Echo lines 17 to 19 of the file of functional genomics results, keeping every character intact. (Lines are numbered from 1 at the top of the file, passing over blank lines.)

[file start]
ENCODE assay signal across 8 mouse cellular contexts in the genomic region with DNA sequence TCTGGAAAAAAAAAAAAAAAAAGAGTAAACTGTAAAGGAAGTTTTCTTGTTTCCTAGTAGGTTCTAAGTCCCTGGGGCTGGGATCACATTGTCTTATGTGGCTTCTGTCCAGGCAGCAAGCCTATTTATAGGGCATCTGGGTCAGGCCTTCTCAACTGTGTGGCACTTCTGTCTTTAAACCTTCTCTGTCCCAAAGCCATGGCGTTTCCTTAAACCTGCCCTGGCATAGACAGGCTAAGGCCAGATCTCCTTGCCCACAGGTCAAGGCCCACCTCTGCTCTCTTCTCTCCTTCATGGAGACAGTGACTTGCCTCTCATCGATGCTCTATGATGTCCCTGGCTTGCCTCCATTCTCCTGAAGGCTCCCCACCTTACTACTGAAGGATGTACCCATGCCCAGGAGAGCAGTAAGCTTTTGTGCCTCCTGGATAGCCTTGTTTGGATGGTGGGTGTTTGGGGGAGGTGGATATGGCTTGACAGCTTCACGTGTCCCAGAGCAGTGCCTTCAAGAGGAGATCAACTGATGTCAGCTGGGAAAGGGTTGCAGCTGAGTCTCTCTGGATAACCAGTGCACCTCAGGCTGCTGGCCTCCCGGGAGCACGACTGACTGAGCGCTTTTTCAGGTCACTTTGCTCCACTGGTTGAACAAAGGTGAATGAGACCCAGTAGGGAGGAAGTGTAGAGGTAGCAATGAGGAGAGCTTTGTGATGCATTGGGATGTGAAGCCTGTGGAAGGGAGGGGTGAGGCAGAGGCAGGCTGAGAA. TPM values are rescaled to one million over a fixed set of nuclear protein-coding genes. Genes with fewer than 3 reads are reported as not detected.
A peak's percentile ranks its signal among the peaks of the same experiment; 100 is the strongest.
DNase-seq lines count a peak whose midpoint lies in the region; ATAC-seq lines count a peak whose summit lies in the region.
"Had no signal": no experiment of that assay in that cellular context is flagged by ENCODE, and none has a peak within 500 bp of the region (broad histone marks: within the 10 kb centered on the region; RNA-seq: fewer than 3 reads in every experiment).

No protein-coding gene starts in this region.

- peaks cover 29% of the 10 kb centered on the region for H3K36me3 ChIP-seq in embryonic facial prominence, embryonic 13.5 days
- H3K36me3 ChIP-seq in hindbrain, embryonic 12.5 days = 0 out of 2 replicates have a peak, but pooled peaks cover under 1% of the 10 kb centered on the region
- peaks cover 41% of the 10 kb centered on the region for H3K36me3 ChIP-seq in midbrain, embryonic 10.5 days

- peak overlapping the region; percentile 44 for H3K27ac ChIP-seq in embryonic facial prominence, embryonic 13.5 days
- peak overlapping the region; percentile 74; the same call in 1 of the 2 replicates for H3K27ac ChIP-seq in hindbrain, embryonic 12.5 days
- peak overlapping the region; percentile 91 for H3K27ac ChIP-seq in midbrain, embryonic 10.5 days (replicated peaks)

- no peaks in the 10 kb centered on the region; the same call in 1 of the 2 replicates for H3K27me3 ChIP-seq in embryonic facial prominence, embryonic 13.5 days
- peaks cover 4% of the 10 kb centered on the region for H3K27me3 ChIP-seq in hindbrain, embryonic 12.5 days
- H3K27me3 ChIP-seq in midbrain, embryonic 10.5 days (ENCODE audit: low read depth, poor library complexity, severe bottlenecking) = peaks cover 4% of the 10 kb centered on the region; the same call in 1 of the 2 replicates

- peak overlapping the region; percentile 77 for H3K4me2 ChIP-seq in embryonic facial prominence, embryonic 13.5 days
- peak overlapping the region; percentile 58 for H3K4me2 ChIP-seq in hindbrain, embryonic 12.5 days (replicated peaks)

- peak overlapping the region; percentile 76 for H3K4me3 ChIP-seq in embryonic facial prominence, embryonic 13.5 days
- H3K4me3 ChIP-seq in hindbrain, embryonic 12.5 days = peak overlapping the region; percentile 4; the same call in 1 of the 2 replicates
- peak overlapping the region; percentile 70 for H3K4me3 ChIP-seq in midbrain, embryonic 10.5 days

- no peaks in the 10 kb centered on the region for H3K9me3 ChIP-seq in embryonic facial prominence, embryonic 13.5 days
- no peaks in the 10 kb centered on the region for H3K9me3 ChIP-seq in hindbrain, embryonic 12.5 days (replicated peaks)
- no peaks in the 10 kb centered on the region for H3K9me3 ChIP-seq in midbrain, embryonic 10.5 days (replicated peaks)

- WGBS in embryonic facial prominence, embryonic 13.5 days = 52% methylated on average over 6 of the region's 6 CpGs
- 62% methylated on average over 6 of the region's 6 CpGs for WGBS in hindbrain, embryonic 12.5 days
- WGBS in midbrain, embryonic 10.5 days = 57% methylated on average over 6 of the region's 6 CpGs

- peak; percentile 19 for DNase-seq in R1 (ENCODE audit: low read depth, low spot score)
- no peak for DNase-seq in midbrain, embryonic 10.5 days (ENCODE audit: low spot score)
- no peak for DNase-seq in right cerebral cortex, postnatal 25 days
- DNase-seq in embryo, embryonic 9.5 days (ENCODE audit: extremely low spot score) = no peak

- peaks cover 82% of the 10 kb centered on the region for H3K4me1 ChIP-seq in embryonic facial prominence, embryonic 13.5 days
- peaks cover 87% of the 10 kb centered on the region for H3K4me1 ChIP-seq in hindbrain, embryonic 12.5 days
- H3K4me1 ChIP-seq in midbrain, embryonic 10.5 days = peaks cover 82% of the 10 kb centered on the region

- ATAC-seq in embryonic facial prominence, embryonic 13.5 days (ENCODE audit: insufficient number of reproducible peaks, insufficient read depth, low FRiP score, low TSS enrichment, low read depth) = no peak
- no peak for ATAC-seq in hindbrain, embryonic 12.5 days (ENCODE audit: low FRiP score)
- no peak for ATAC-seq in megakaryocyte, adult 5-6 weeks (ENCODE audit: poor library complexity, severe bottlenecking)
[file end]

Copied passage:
- peak overlapping the region; percentile 76 for H3K4me3 ChIP-seq in embryonic facial prominence, embryonic 13.5 days
- H3K4me3 ChIP-seq in hindbrain, embryonic 12.5 days = peak overlapping the region; percentile 4; the same call in 1 of the 2 replicates
- peak overlapping the region; percentile 70 for H3K4me3 ChIP-seq in midbrain, embryonic 10.5 days